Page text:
It was the story of how his maternal great-grandmother, a Glasgow widow with nine children, had been left penniless after being refused poor relief that reduced the grand inquisitor to fury, then tears, during the genealogy programme Who Do You Think You Are? Whether he chose to be on a certain side, or whether that side was chosen for him in a Glasgow tenement long ago and far away from his privileged life of today, is a question for his memoirs.
Either way, he selected a side and opted for a profession, television journalism, and stuck to it. In later years he increasingly took on the role of defending his trade against those who would trivialise it out of existence, or kill it with blandness and mismanagement. His 2007 McTaggart Memorial Lecture at the Edinburgh International Television Festival even dared to ask what television was "for".
In Scotland, it is a question that is becoming ever more pressing. For a start, there is the matter of what broadcasting will look and sound like should Scotland vote to become independent. Will it be parochial and second class, or outward looking and ambitious? If, in future, we want the latter (and who, regardless of whether they are Yes/No/Don't Know, would not?), then it hardly helps today's broadcasters to be routinely shouted down and accused of bias when they are seen to be trying to hold politicians to account.
The complainers would doubtless say that they are not asking for special favours but impartiality. But they have a funny old idea of how a free media and impartiality work. A single truth is not handed down, on a neatly typed press release, from on high. Voters do not make judgments based on the views of one person or party. They take their information from a range of sources - including newspapers, family, friends, television and radio - and make up their own minds. That is how a healthy democracy, underpinned by a free media, operates. Run by humans for humans, it is naturally an imperfect system, but if anyone can think of a better way then do speak up at the back.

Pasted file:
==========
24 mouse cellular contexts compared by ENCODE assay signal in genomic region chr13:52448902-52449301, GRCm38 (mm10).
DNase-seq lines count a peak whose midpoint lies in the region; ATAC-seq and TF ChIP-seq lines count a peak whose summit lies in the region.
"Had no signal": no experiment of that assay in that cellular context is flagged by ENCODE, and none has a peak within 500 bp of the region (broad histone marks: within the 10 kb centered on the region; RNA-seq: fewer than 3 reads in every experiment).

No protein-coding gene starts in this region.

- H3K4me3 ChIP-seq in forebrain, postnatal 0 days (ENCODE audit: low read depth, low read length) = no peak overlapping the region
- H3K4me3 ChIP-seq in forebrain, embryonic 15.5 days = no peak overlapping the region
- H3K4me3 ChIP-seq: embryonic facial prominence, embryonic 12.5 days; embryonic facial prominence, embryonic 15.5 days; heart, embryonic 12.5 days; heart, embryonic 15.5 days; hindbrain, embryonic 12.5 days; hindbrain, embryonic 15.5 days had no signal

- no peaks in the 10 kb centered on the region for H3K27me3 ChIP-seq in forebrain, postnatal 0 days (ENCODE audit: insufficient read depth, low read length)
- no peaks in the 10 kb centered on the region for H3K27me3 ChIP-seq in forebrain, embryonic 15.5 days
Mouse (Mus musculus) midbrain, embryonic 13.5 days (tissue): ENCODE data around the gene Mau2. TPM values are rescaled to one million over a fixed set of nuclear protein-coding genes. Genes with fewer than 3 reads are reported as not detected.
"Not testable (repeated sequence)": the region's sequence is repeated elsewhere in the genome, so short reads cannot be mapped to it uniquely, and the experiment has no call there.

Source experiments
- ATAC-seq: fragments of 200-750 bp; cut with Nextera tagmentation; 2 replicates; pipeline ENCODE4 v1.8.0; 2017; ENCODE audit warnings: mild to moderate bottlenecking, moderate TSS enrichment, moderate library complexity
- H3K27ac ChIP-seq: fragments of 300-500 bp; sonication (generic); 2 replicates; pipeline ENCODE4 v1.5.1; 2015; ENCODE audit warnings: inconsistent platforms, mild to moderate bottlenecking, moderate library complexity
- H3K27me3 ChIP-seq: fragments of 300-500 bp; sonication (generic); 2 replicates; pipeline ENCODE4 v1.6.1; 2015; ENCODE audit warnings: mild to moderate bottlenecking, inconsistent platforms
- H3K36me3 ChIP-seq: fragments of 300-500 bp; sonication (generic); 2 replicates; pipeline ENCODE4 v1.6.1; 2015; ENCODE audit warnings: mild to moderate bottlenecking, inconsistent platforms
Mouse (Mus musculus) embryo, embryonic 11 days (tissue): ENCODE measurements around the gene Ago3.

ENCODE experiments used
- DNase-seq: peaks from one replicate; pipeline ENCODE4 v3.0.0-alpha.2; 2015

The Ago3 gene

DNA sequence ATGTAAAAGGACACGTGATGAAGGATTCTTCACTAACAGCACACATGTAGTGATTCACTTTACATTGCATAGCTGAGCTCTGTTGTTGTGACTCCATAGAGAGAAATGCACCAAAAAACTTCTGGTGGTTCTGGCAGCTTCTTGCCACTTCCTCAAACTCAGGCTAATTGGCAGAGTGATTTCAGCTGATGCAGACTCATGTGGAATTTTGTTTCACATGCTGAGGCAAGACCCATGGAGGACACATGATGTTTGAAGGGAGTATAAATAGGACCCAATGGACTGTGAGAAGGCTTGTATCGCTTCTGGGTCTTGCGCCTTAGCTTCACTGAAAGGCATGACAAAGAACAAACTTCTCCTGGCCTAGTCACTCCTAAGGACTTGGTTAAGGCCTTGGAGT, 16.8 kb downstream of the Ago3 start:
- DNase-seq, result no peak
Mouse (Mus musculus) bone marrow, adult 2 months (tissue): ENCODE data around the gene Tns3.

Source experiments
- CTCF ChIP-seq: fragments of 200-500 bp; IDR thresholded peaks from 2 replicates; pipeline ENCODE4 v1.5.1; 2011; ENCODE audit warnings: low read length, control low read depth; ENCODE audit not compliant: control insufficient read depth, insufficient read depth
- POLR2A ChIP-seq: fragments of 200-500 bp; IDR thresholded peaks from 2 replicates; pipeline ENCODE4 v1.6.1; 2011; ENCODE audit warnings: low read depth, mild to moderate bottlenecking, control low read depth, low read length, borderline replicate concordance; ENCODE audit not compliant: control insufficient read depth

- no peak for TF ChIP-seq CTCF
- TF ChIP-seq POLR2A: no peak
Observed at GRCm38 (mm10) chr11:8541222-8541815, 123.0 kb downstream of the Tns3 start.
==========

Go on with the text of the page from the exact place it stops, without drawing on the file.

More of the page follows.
One of the many remarkable facets of this referendum campaign is the way it keeps on trucking. This has been one of the longest political tussles of our lifetimes, but far from becoming scunnered with the subject the public wants to know more. It is not a case of gie us peace, but gie us the facts. This, you might think, is where the likes of Mr Paxman might come in handy.
Independence, alas, is a matter too knotty, too momentous, for just one person to take the lead. No one individual is going to ride to the rescue and show voters the light, the truth and the way. What the media can do, what it has been doing, is to supply the information from which choices can be made, to reflect the arguments going on in wider society, and to pay attention to the flaws and finer points of both sides.
There is another reason why Scotland should wish Mr Paxman well in his quest to get to bed at a reasonable hour rather than wish he was here. His job is already being done by the Scottish media, which is as it should be, because they know the territory and because they have lived, breathed, and reported this story since Jeremy first learned to roll his eyes heavenwards at a dissembling minister. Slowly, the fog of information, claim and counterclaim, will clear. We are all inquisitors now.